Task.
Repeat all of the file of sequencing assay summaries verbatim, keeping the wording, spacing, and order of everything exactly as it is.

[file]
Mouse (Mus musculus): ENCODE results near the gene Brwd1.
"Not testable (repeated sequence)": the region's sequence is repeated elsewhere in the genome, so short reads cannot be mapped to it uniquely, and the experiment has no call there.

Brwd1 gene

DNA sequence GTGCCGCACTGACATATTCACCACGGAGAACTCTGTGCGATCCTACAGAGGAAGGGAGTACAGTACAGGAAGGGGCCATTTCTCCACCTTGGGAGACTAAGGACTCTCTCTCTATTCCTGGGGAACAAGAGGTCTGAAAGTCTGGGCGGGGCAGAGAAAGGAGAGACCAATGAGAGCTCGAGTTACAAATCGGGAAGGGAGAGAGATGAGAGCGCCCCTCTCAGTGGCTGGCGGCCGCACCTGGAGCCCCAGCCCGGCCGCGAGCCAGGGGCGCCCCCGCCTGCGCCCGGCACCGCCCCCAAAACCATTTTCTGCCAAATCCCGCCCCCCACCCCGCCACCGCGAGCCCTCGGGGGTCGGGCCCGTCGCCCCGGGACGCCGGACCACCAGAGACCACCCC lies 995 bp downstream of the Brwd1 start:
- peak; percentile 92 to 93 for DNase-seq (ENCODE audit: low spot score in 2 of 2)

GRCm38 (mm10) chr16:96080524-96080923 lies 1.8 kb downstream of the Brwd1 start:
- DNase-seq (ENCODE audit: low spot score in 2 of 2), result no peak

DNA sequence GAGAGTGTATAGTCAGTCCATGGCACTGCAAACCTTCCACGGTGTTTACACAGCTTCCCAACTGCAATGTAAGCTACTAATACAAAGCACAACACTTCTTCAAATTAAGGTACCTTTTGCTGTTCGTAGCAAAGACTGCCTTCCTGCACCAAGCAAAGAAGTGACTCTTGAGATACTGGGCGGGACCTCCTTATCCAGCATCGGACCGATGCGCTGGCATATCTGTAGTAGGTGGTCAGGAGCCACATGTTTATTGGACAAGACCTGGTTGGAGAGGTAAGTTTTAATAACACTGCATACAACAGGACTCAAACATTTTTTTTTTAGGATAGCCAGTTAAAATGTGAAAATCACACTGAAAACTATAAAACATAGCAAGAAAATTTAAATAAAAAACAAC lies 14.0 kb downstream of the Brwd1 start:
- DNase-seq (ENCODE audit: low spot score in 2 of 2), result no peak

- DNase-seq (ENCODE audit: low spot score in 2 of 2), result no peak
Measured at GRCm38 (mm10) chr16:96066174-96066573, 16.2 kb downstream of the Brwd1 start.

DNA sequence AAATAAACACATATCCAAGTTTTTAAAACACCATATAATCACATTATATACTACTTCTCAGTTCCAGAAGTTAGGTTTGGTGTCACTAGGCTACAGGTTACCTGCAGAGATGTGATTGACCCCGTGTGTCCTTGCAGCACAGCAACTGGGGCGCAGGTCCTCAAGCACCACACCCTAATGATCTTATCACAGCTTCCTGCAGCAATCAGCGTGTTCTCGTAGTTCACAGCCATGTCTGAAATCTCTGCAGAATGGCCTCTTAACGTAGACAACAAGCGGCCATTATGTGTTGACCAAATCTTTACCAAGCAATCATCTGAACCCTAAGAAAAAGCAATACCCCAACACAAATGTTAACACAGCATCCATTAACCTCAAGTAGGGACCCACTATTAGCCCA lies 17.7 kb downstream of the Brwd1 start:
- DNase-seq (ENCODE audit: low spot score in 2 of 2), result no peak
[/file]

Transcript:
Mouse (Mus musculus): ENCODE results near the gene Brwd1.
"Not testable (repeated sequence)": the region's sequence is repeated elsewhere in the genome, so short reads cannot be mapped to it uniquely, and the experiment has no call there.

Brwd1 gene

DNA sequence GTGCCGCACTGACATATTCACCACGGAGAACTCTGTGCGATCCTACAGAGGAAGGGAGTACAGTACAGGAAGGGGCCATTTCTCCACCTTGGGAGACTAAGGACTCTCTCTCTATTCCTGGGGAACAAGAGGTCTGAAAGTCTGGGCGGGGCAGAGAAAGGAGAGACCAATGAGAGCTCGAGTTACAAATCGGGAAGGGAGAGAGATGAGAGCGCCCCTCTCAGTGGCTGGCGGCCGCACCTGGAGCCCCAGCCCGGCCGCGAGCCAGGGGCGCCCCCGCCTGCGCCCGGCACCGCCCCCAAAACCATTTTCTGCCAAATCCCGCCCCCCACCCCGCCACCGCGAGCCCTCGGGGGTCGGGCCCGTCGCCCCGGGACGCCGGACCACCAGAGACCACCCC lies 995 bp downstream of the Brwd1 start:
- peak; percentile 92 to 93 for DNase-seq (ENCODE audit: low spot score in 2 of 2)

GRCm38 (mm10) chr16:96080524-96080923 lies 1.8 kb downstream of the Brwd1 start:
- DNase-seq (ENCODE audit: low spot score in 2 of 2), result no peak

DNA sequence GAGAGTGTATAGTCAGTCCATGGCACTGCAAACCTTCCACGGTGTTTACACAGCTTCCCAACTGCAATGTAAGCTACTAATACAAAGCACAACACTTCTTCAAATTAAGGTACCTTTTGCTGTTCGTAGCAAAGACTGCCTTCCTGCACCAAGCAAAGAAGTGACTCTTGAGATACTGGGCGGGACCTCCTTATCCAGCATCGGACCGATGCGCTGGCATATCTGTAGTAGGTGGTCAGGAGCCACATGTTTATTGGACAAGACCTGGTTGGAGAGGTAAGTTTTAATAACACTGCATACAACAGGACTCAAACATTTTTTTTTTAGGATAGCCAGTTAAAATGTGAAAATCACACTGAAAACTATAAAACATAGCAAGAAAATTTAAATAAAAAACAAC lies 14.0 kb downstream of the Brwd1 start:
- DNase-seq (ENCODE audit: low spot score in 2 of 2), result no peak

- DNase-seq (ENCODE audit: low spot score in 2 of 2), result no peak
Measured at GRCm38 (mm10) chr16:96066174-96066573, 16.2 kb downstream of the Brwd1 start.

DNA sequence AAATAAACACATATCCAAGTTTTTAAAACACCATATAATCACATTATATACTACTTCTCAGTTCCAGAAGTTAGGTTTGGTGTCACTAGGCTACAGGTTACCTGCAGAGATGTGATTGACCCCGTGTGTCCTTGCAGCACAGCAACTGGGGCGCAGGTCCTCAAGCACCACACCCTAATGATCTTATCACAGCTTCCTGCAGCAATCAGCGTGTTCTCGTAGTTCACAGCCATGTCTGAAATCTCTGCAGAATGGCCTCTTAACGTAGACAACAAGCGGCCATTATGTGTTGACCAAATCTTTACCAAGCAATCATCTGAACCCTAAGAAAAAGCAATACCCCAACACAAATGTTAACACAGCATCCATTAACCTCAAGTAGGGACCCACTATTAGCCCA lies 17.7 kb downstream of the Brwd1 start:
- DNase-seq (ENCODE audit: low spot score in 2 of 2), result no peak